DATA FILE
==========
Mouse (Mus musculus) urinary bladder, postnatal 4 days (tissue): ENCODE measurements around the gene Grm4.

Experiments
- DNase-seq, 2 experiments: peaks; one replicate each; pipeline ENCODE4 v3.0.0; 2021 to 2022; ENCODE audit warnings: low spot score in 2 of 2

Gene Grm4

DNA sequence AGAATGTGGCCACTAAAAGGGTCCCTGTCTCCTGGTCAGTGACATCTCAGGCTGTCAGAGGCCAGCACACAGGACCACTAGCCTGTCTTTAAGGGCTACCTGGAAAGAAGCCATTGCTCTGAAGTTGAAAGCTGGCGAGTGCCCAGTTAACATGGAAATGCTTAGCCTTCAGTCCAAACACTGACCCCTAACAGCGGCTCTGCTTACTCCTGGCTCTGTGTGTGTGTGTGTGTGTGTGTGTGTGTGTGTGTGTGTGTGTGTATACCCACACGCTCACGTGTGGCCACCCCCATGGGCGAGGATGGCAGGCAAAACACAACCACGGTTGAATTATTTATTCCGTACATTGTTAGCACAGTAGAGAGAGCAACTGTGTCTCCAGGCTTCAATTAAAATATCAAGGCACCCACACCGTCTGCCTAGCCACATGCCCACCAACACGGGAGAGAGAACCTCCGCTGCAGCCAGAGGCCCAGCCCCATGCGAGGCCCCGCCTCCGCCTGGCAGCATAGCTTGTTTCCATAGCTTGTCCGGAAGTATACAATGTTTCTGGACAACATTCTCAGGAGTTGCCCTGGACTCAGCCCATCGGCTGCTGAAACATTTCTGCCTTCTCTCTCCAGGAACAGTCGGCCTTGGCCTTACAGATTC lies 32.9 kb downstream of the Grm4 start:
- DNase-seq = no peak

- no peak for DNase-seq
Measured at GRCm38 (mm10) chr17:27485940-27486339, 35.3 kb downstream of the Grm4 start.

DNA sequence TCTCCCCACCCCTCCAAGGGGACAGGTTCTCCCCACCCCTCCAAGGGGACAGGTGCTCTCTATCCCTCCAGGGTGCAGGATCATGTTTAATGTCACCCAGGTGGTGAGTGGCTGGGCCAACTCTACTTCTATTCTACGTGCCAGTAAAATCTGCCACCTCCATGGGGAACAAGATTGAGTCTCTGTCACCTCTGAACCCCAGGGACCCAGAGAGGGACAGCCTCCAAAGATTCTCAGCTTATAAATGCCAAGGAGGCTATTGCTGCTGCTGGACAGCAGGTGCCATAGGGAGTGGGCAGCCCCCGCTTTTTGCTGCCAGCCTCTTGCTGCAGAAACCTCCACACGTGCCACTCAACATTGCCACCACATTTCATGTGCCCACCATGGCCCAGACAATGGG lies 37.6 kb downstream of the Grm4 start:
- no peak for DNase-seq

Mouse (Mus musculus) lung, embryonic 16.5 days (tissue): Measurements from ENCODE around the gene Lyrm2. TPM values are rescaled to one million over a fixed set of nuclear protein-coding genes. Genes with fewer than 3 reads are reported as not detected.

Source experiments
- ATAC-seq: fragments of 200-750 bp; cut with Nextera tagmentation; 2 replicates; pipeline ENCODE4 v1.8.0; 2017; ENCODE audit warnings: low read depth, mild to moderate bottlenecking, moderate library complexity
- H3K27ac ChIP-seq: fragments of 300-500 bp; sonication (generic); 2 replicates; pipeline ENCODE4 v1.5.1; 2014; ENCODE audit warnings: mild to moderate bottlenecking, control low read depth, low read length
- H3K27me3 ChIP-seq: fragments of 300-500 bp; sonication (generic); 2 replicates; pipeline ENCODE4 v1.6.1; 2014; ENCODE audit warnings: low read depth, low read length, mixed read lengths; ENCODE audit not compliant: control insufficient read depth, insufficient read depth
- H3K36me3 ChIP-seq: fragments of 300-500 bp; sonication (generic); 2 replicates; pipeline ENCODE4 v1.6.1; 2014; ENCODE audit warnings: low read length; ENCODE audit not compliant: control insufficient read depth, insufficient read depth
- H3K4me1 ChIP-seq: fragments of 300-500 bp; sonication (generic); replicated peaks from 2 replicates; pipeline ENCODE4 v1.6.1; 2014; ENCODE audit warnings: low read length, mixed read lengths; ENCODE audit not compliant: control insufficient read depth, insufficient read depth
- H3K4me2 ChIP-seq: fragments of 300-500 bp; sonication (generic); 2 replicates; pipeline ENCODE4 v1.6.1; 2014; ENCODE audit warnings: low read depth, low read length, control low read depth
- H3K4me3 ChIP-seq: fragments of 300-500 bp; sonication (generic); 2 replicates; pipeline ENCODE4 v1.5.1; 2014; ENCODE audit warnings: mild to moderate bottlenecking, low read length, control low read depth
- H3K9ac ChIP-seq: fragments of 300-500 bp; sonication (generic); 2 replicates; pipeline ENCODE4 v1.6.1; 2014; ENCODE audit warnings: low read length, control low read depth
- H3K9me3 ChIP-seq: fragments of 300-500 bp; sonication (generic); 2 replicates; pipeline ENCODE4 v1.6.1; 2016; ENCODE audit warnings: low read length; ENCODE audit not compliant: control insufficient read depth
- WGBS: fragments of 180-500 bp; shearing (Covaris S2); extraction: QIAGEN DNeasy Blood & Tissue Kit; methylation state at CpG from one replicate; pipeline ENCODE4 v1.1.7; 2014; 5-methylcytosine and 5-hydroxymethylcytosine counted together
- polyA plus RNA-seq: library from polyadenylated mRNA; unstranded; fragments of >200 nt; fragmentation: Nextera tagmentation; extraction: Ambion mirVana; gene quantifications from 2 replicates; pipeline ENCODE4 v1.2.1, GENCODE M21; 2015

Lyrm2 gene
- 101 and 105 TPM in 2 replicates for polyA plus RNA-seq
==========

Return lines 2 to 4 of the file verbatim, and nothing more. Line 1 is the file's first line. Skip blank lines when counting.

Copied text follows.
Experiments
- DNase-seq, 2 experiments: peaks; one replicate each; pipeline ENCODE4 v3.0.0; 2021 to 2022; ENCODE audit warnings: low spot score in 2 of 2

Gene Grm4